The service will be assigned an IP address, called the
cluster IP. Then it's the job of the
kube-proxy component to proxy incoming requests to one of the Pods matching the selector for the service. The Kube-proxy constantly monitors creation and deletion of Pods to keep the rules for the service updated.
Kube-proxy can be set up with a couple of modes for this, e.g.
ipvs mode with the latter being the most recent one.
A figure of the process below (fetched from the Kubernetes documentation)
Note, this describes the
iptablesproxy mode, there are others available like ipvs (linux only) and kernelspace (windows only)
The controller for Services will also update an
Endpoint object that corresponds to the service.
Let's check out an example by creating a nginx deployment
4 name: nginx-svc-dep
6 app: nginx-svc-app
8 replicas: 2
11 app: nginx-svc-app
15 app: nginx-svc-app
18 - name: web
19 image: nginx
1kubectl apply -f nginx-service-deployment.yaml
2kubectl get deployment
3kubectl get pod -o wide
As we can see we have two pods running from the deployment we created. They are running two different nodes and they've got their own IP addresses.
Create Service for deployment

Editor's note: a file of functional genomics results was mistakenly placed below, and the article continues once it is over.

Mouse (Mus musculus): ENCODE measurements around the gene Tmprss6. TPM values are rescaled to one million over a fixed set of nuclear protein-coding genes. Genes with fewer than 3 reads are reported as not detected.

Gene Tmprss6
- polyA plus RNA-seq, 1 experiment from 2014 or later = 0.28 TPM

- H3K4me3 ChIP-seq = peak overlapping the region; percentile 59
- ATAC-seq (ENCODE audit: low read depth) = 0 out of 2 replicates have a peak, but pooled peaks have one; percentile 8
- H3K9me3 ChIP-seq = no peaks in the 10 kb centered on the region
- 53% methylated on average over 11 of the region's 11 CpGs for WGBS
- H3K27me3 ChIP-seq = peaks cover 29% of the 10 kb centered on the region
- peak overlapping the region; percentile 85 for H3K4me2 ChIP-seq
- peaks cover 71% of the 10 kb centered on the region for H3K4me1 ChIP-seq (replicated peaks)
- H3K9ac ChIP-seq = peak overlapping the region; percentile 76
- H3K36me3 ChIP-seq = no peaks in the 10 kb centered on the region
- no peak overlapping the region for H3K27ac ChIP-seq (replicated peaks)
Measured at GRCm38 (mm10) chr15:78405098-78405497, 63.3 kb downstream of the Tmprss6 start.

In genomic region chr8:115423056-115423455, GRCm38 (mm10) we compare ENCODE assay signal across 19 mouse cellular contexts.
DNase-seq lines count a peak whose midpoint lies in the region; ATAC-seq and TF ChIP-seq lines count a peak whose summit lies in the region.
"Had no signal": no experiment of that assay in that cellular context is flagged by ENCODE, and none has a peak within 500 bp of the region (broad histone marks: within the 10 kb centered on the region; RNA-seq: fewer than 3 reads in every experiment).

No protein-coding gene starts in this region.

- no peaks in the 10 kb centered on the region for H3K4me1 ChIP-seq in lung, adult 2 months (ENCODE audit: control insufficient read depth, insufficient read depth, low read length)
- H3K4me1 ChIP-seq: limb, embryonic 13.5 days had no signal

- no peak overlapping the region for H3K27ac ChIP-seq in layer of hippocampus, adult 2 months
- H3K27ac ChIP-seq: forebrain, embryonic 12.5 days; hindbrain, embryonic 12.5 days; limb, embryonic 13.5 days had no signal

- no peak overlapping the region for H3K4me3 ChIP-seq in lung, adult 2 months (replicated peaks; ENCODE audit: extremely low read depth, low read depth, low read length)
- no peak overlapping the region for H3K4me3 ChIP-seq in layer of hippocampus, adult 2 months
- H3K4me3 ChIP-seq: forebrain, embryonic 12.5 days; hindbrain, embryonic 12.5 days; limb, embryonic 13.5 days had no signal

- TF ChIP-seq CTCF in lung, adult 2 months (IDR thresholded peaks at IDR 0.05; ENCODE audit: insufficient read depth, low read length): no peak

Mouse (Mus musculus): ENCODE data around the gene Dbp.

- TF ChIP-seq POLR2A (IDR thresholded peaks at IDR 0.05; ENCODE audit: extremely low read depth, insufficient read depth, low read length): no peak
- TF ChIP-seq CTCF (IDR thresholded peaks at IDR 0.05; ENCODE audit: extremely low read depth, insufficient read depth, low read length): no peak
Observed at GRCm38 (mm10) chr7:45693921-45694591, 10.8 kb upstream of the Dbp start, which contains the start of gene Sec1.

Now, let's create a
Service that targets this deployment. We'll do that the imperative way by running the
kubectl expose deployment command.
1kubectl expose deployment nginx-svc-dep --port=80 --type=NodePort
2kubectl get service
As we can see we have a Service created of the
NodePort type. This creates a mapping from a specific port on our nodes to the service, more on this later.
With this in place we can try and access the service by pointing a browser to the IP address of one our nodes along with the port
So how does this work?
Let's check the
Endpoints created which we can think of as the glue between the service and the pods
1kubectl get endpoints
2kubectl get pod -l app=nginx-svc-app -o wide
So we can see that our endpoints points to the IP Address and Port for each of our Pods.
Let's scale up our deployment by one replica and see what happens
1kubectl scale deployment nginx-svc-dep --replicas=3
2kubectl get endpoints
3kubectl get pod -l app=nginx-svc-app -o wide
As we can see the deployment is scaled to three replicas and the IP address of the new Pod has been added to the Endpoints used by the service
In Kubernetes we have also the ability to create headless services where the service doesn't point to an object with an IP inside the cluster. These are not handled by the kube-proxy and by that there's no load balancing.
One of the usecases for this is the ability to point to an external service. For instance to a CNAME DNS record handled outside the cluster